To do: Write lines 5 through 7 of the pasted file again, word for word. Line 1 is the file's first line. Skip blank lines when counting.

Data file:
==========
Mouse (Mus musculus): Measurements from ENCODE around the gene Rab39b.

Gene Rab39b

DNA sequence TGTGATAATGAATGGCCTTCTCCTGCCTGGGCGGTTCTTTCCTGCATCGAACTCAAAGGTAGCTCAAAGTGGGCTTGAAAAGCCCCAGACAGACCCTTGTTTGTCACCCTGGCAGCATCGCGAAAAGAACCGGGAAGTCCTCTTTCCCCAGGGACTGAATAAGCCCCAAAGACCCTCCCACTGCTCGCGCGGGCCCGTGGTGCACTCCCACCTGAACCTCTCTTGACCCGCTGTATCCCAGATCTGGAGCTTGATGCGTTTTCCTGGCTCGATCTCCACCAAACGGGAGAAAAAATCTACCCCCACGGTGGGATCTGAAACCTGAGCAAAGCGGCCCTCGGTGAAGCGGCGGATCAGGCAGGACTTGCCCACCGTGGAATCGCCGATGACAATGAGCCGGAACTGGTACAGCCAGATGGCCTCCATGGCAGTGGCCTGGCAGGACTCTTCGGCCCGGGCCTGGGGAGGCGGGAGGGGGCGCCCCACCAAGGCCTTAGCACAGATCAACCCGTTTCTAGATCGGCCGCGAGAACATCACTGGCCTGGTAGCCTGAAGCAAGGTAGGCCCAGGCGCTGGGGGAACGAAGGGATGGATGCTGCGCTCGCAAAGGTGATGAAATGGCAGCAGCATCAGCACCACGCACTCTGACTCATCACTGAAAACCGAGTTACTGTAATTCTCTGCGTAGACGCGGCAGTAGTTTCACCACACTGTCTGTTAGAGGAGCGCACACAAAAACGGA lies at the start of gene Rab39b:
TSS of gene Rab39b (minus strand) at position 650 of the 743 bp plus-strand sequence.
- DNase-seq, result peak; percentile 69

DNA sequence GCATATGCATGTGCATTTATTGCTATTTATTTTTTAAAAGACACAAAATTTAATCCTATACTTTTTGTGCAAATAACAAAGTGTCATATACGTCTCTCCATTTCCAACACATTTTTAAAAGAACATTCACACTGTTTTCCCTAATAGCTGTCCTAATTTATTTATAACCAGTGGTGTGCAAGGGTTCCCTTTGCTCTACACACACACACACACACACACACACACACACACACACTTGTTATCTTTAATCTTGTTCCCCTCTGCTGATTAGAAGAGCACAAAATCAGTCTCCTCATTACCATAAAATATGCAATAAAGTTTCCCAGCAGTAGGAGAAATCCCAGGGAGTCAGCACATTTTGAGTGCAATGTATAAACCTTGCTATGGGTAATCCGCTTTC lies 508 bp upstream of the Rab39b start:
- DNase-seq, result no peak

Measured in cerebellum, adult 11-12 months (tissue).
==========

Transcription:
- DNase-seq, result peak; percentile 69

DNA sequence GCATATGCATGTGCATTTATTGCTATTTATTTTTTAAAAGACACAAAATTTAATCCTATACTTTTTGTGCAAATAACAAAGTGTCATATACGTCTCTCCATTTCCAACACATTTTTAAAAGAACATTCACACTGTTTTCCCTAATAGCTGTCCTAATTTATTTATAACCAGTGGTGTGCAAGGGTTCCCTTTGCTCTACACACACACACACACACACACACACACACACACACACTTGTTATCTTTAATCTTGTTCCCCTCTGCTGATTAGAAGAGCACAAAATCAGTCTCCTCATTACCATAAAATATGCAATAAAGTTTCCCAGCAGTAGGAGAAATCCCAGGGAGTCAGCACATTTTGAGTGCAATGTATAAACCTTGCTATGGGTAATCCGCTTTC lies 508 bp upstream of the Rab39b start:
- DNase-seq, result no peak